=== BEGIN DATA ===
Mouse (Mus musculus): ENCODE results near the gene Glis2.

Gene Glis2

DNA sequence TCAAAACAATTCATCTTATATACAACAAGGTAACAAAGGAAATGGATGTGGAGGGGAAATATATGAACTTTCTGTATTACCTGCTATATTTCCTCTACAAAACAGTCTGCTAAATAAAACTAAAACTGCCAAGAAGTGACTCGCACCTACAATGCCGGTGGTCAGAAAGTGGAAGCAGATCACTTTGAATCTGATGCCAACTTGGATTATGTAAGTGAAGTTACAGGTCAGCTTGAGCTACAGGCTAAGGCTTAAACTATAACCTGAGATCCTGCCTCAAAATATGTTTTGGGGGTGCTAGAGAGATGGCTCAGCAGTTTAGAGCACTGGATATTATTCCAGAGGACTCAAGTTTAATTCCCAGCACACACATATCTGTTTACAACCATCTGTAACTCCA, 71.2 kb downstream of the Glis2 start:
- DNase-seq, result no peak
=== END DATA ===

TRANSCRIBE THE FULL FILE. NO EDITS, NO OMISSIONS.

Mouse (Mus musculus): ENCODE results near the gene Glis2.

Gene Glis2

DNA sequence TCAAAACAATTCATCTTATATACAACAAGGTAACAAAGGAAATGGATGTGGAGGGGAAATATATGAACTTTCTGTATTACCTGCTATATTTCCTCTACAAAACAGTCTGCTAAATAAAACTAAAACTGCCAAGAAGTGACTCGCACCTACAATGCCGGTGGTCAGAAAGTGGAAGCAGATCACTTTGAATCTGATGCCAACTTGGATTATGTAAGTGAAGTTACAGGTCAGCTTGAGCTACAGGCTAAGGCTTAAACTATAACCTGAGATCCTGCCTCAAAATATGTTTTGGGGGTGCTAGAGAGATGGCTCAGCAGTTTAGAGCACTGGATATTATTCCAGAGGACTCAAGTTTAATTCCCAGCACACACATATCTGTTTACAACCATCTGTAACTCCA, 71.2 kb downstream of the Glis2 start:
- DNase-seq, result no peak